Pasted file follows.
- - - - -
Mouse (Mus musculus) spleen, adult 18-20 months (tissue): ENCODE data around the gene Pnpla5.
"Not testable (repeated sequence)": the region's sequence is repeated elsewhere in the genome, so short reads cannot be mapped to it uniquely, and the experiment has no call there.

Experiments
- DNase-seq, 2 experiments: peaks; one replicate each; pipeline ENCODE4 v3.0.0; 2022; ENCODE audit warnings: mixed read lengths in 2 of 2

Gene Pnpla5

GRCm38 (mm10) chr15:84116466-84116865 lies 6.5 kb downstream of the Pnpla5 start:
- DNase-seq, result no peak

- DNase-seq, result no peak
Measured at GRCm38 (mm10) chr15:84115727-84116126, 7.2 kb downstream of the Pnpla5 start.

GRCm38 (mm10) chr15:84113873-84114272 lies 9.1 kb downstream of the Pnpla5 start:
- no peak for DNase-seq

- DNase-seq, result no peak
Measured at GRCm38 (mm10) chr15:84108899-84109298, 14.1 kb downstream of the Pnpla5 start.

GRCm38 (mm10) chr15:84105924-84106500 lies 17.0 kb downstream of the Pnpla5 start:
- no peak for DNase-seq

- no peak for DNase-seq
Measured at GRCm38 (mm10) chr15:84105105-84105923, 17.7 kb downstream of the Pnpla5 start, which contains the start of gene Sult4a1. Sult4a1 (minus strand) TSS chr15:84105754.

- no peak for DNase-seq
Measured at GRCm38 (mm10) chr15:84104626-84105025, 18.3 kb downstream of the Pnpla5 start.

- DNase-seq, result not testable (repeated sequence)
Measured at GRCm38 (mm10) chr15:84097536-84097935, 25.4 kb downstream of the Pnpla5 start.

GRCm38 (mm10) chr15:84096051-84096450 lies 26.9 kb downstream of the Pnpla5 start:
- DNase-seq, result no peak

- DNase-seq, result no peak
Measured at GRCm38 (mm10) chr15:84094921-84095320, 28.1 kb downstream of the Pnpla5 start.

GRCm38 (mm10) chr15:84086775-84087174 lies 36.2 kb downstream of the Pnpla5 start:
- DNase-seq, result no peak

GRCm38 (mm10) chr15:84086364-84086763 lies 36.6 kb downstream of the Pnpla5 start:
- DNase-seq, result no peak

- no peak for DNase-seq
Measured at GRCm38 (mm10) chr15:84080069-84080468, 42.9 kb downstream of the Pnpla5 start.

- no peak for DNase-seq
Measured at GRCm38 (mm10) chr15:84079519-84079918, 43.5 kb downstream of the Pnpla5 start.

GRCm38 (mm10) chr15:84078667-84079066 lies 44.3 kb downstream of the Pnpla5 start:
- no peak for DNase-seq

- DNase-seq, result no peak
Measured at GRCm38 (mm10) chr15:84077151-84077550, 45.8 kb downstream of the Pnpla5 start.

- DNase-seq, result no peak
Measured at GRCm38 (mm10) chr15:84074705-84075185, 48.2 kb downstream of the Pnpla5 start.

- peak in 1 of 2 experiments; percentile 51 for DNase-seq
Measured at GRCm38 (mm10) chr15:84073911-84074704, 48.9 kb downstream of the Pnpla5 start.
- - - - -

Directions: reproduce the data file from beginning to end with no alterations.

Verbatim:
Mouse (Mus musculus) spleen, adult 18-20 months (tissue): ENCODE data around the gene Pnpla5.
"Not testable (repeated sequence)": the region's sequence is repeated elsewhere in the genome, so short reads cannot be mapped to it uniquely, and the experiment has no call there.

Experiments
- DNase-seq, 2 experiments: peaks; one replicate each; pipeline ENCODE4 v3.0.0; 2022; ENCODE audit warnings: mixed read lengths in 2 of 2

Gene Pnpla5

GRCm38 (mm10) chr15:84116466-84116865 lies 6.5 kb downstream of the Pnpla5 start:
- DNase-seq, result no peak

- DNase-seq, result no peak
Measured at GRCm38 (mm10) chr15:84115727-84116126, 7.2 kb downstream of the Pnpla5 start.

GRCm38 (mm10) chr15:84113873-84114272 lies 9.1 kb downstream of the Pnpla5 start:
- no peak for DNase-seq

- DNase-seq, result no peak
Measured at GRCm38 (mm10) chr15:84108899-84109298, 14.1 kb downstream of the Pnpla5 start.

GRCm38 (mm10) chr15:84105924-84106500 lies 17.0 kb downstream of the Pnpla5 start:
- no peak for DNase-seq

- no peak for DNase-seq
Measured at GRCm38 (mm10) chr15:84105105-84105923, 17.7 kb downstream of the Pnpla5 start, which contains the start of gene Sult4a1. Sult4a1 (minus strand) TSS chr15:84105754.

- no peak for DNase-seq
Measured at GRCm38 (mm10) chr15:84104626-84105025, 18.3 kb downstream of the Pnpla5 start.

- DNase-seq, result not testable (repeated sequence)
Measured at GRCm38 (mm10) chr15:84097536-84097935, 25.4 kb downstream of the Pnpla5 start.

GRCm38 (mm10) chr15:84096051-84096450 lies 26.9 kb downstream of the Pnpla5 start:
- DNase-seq, result no peak

- DNase-seq, result no peak
Measured at GRCm38 (mm10) chr15:84094921-84095320, 28.1 kb downstream of the Pnpla5 start.

GRCm38 (mm10) chr15:84086775-84087174 lies 36.2 kb downstream of the Pnpla5 start:
- DNase-seq, result no peak

GRCm38 (mm10) chr15:84086364-84086763 lies 36.6 kb downstream of the Pnpla5 start:
- DNase-seq, result no peak

- no peak for DNase-seq
Measured at GRCm38 (mm10) chr15:84080069-84080468, 42.9 kb downstream of the Pnpla5 start.

- no peak for DNase-seq
Measured at GRCm38 (mm10) chr15:84079519-84079918, 43.5 kb downstream of the Pnpla5 start.

GRCm38 (mm10) chr15:84078667-84079066 lies 44.3 kb downstream of the Pnpla5 start:
- no peak for DNase-seq

- DNase-seq, result no peak
Measured at GRCm38 (mm10) chr15:84077151-84077550, 45.8 kb downstream of the Pnpla5 start.

- DNase-seq, result no peak
Measured at GRCm38 (mm10) chr15:84074705-84075185, 48.2 kb downstream of the Pnpla5 start.

- peak in 1 of 2 experiments; percentile 51 for DNase-seq
Measured at GRCm38 (mm10) chr15:84073911-84074704, 48.9 kb downstream of the Pnpla5 start.